I played for years with a pianist who toured America for six months opposite Monk. His wife said she sat on Rouse's knee. It was great playing with that pianist, because he knew how to play all the Monk tunes properly, with all the phrases in the right place.
  13. Copyright

    In the middle of all this is the fact that a huge amount of classic jazz is on Youtube, from which it can be downloaded.
  14. Copyright

    I respect an artist's right to protect his material and obtain income from its sales. Who wouldn't? But now, iconic music is controlled by three huge monstrosities that did absolutely nothing to create it, and usually pay no royalties to the artists or their estates. So it doesn't bother me that non-name companies are releasing the music. Years ago, I heard about a time when McCoy was asked, at a gig, to autograph a CD of "The Real McCoy". The excited fan said that the CD was selling well. McCoy said that he wasn't getting anything from the CD sales.
  15. For when you reach 1973, I recommend Denny Zeitlin's "Expansion", with George Marsh and Mel Graves. It was issued as mail-order only, and, of course, on vinyl. It is listed on Discogs, which also shows a 1975 issue, possibly in stores. It's a very interesting, experimental album, with an unforgettable ending.
  16. Dex sounded good on it. The only place I heard him do that is on the two CDs of the "Round Midnight" movie. I saw Zoot play it live at Ronnie Scott's club in London, England on a visit there in 1974. When I was in my teens, I wanted one, and said so at an instrument repair shop. The old fogeys there strongly advised against it. "Oooh nooo, cluck cluck cluck. You have to play the alto for 30 years first. Cluck cluck, it can't be played in tune, blah blah blah." What a way to treat a youngster! That was before Weather Report etc. Of course, I ignored this avuncular advice and got one anyway from M Jacques Selmer in Paris, France. I had zero trouble playing it. We used to do "In A Silent Way" with it - a firm favorite of mine.
  17. Retired U.S.P.S.

    That's right, and you spelled it correctly.
  18. Retired U.S.P.S.

    Medjuck, I had a job as a Math prof at a university in Sackville. They also had a student jazz big band, and they heard me practising in one of their practice rooms and got me to play 1st tenor saxophone in the band. I snuck my soprano in as well. During my time there, the university gave Oscar Peterson an honorary doctorate. On the evening of the ceremony, the head of the Music department had a get-together at his house and I was invited to that. I have been to Fredericton several times, and it is the nicest part of New Brunswick, I think. Pretty spot, and that historic park is not to be missed. It's better than Uppity Canada Village. After Sackville, we moved to Victoria.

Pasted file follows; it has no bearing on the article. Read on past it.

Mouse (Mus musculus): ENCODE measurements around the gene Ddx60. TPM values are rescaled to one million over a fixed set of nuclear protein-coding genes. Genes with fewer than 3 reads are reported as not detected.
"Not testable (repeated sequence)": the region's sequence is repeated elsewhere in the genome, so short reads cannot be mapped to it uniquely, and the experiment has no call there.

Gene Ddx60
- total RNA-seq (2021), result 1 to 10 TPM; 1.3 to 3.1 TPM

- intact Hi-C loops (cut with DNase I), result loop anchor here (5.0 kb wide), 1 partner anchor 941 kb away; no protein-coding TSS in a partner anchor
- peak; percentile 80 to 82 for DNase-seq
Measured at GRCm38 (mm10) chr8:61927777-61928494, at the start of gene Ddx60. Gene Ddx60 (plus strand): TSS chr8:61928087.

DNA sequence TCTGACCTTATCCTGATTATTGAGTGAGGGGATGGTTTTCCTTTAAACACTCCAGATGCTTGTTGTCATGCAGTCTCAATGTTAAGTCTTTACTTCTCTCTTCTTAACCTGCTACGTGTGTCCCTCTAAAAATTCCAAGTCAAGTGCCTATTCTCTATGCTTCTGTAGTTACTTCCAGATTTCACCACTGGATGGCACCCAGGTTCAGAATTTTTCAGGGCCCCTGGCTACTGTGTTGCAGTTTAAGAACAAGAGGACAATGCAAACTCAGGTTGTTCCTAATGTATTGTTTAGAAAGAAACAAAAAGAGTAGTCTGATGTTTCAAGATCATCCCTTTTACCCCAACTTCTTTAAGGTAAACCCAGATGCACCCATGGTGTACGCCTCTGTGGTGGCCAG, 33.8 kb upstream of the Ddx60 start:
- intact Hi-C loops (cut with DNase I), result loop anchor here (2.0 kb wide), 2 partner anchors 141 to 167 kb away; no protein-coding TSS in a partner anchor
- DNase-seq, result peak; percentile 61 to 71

19. Thanks, Gheorghe. The soprano was not a switch. It was the addition of another instrument, never intended as a replacement. Although it is a saxophone, mentally I approach it as a separate "department", rather than just a higher saxophone. Players such as Lucky Thompson and Zoot Sims played it with a standard saxophone approach, and sounded like themselves on tenor an octave higher. That sounds great, too, but it is not my plan. I was very excited when Tony Williams put out all the Bird Dial material on his Spotlight label in the late 60s and early 70s. Ross Russell worked with him on that.
  20. Donde esta Scott Dolan?

    ¿No está aqui? Ha ha, Facebook.
  21. Retired U.S.P.S.

    Thanks for that post, Tom. I wish you the very best in your new setup. Having lived in New Brunswick for three years, I know what those winters are like. You deserve a break from carrying mail for hours outside. Ha ha, I once received a letter from the premier (or whatever they call the post) of Ontario, in which he described the climate as "bracing". It sure does brace. Now you can catch up with the recordings of Ray Coniff and Mitch Miller.
  22. Interesting comments, Gheorghe. The main reason why I switched from alto saxophone to tenor was because my fellow musicians at the time preferred it. Prior to that, they never said anything against the alto, but their remarks about my trying out that silver Mark VI tenor made an impression. It implied that they didn't like altos much (they also thought Art Blakey was too loud - I never did) and I just decided to please them. It has been said that the alto has a rather monotonous sound, and that the tenor is the great solo instrument of the family. I have never regretted the switch. I had those English Bird LPs with the stripes on the cover. They also had some Dial tracks on some of them. Pirate, I imagine. The only jazz version of "White Christmas" that I have ever heard is the one Bird did at the Roost, and it was chosen there because of the time of year.
  23. John Coltrane - Blue World

    My remark about it being in mono if you are in an audience was NOT a joke. Anyway, I came across the CD again the other day and it sounded great. It was nice to hear a piece and then say "Hey, that's Traneing In from 1957". I was excited when I first came across IKEA. We have bought several things from them over the years. Everything was junk that fell apart. Class is something they never had.
  24. Rudy had a special mike set up for the coke bottle. As usual, he was very secretive about which model it was. I suspect the Neumann U-47.